Rail Length

Meh. In “Rail failures for the trackman: with notes on rail specifications, Rail Manufacture and Rail Specifications published 1916”  1 .. on page 113 it clearly states “The present standard length of rail is 33 feet..
That’s more than “good nuff” for me. 33 foot it will be.

33 foot in O scale is 8¼ inches. I have around 42 inches of larry track to construct. Since my available rail is some I stripped from lengths of Atlas Code 100 flex track – I am limited to 36 inches. That means that I have to add that additional 6 inches at some point. A soldered rail joiner of course – the question is how to hide that joint. Simply hanging it in the open makes no sense .. having the joint directly over the cross-rail makes much more sense. I’m thinking that .. it might be possible to notch the cross-rail at that point so the added thickness of the rail joiner will be hidden by that notch.

Ok. If you divide 8¼” by 1/2″ it comes out to 6.875 ~
Drop back a bit so the joint is over the last cross-rail at 6″ – or 24ft full size – or a multiple there-of .. of course. Hey .. that should work out pretty well – need 6″ and that is exactly the longest length I can use (imagineering from 33ft rail length). The 36in length of rail I stripped from the flex-track of course I don’t have to worry about any joints (for real). Patrick Welch also gave me some joint-bars .. so that will be covered.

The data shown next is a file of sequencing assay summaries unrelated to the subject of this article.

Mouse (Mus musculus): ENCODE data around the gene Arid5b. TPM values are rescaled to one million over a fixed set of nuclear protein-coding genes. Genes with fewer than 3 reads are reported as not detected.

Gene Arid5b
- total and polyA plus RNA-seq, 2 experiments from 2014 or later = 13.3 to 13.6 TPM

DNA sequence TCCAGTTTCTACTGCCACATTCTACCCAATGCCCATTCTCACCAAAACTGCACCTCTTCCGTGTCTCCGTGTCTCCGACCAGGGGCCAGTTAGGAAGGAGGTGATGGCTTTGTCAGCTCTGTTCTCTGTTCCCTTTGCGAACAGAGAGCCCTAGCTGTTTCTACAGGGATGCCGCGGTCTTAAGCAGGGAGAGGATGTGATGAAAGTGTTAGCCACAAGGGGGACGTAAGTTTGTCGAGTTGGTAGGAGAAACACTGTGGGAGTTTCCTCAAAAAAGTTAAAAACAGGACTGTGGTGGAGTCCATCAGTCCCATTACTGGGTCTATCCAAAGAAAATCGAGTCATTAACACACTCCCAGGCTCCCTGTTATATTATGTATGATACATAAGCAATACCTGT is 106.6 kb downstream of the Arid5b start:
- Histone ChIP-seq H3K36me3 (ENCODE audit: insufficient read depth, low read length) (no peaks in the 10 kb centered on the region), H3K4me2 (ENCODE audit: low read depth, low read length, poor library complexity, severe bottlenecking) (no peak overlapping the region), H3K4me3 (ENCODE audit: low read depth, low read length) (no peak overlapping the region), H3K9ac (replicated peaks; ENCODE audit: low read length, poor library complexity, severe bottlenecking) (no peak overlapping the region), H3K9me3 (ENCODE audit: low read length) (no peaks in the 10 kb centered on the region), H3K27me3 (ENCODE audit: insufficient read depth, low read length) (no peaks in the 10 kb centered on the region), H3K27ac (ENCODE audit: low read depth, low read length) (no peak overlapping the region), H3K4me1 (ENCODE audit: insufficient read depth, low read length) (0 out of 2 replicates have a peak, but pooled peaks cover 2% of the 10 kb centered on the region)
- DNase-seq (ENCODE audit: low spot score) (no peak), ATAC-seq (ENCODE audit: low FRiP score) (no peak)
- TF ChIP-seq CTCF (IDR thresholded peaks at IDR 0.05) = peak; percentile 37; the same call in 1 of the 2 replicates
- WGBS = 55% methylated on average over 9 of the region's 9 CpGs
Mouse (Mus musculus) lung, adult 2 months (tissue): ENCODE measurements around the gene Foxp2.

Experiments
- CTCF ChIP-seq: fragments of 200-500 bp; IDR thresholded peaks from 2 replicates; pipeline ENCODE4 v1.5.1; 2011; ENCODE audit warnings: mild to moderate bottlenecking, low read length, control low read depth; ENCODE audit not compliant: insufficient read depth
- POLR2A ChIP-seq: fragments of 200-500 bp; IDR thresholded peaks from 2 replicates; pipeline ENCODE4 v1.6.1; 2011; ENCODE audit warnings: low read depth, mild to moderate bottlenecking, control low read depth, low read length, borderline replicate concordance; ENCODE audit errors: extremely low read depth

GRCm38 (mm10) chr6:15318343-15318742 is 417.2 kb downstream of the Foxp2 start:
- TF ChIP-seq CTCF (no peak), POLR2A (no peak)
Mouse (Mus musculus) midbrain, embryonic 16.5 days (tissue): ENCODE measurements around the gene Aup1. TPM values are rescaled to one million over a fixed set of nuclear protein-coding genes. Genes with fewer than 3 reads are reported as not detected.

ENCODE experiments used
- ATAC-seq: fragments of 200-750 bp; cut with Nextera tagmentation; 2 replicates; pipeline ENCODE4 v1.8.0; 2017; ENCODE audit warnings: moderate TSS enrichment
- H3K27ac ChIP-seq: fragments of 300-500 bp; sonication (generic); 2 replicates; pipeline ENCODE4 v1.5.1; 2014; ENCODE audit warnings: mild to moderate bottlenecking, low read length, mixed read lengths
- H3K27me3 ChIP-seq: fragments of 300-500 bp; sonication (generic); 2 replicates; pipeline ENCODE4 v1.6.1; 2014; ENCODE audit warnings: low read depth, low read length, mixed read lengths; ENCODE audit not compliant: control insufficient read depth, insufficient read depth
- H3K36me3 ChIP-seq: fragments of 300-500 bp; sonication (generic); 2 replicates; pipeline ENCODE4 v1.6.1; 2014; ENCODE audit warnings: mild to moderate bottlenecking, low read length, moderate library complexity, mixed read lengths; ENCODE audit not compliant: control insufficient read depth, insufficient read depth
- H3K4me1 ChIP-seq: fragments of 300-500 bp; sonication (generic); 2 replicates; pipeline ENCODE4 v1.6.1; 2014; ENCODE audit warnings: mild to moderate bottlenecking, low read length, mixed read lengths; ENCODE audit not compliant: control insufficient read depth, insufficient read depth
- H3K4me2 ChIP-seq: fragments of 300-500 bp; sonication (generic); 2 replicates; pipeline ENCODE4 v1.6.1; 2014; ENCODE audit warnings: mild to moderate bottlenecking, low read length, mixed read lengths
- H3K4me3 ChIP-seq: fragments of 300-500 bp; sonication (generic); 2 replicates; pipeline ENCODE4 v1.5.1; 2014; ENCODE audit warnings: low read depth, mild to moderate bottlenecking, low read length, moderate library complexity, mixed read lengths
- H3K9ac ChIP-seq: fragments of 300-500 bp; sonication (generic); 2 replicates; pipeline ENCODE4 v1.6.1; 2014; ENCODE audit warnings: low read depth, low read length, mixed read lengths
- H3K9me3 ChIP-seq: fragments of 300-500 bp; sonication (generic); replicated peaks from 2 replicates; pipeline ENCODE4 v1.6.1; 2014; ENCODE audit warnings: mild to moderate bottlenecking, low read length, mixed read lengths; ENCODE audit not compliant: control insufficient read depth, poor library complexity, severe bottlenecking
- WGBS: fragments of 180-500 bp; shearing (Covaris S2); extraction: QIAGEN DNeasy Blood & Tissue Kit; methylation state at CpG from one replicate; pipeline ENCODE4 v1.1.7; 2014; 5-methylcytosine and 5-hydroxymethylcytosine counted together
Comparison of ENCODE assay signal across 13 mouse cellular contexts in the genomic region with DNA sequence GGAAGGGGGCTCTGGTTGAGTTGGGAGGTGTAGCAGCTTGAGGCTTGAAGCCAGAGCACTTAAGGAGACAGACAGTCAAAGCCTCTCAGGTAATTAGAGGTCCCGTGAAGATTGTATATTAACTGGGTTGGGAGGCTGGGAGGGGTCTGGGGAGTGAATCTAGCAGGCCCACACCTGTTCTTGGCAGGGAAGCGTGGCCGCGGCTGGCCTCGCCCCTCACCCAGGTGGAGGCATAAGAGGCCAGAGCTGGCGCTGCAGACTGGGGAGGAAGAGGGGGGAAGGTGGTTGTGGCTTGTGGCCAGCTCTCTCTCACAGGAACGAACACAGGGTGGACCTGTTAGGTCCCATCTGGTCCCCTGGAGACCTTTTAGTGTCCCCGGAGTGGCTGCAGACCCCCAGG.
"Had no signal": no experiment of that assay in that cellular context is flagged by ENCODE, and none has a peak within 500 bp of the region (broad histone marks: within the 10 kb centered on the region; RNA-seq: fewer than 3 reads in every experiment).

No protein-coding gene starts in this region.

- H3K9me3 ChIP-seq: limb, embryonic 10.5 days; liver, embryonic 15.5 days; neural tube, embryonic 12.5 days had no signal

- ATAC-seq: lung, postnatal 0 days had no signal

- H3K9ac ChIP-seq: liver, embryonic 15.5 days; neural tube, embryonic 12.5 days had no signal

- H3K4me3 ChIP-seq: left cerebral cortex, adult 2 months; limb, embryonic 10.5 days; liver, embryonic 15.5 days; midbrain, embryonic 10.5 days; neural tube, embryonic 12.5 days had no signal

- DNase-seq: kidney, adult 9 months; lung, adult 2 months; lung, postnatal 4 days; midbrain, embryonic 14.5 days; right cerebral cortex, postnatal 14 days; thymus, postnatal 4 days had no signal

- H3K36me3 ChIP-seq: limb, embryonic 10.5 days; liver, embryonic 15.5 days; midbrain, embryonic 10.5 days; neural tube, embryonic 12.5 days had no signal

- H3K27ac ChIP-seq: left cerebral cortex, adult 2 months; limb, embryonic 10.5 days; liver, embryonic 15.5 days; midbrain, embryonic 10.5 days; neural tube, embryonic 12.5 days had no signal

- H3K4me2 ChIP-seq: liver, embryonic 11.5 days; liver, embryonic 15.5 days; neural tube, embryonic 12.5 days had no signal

Nothing?

Ok. If I notch the top of the Code 125 rail just enough that the thickness of the rail joiner allows the Code 100 rail base to align with the top of the Code 125 rail .. it would be something like this –

That’s a lot of rail joiner sticking out the sides though.

If I cut the rail joiner back to the width of the head of the Code 125 rail that would normally not be enough – but -with everything soldered into the notch of the Code 125 rail .. that might be enough to secure it. This would effectively leave only that small section of rail joiner showing. In fact .. only this side would need to be done that way .. the other side that is out of sight could be left ‘as is’ .. probably.

Jigs and Gauges

Made up a quick jig to hold the cross-rails equally spaced so I could solder the larry rail to them. To keep the larry track in gauge I made a simple gauge – as it says – keeps the track at a 1-1/2″ gauge.

That presupposes I could solder the cross-rails to the larry rails (I think it should be .. “Can I solder the rails with any sort of success). I have to ask myself .. “Self .. can you get Code 125 rail in brass?”

With the gauge flipped over you can see how it is made. Since the larry track is a simple piece of straight track this will suffice.

Test Fitting

Very early in the process – about where the track will go. I have perhaps a third of the cross-rails soldered on. Once everything is soldered nicely (hopefully) – and cleaned up the next step will to construct masonry supports and chair fastenings.

Source
  1. Rail failures for the trackman: with notes on rail specifications, Rail Manufacture and Rail Specifications, Pub 1916[]

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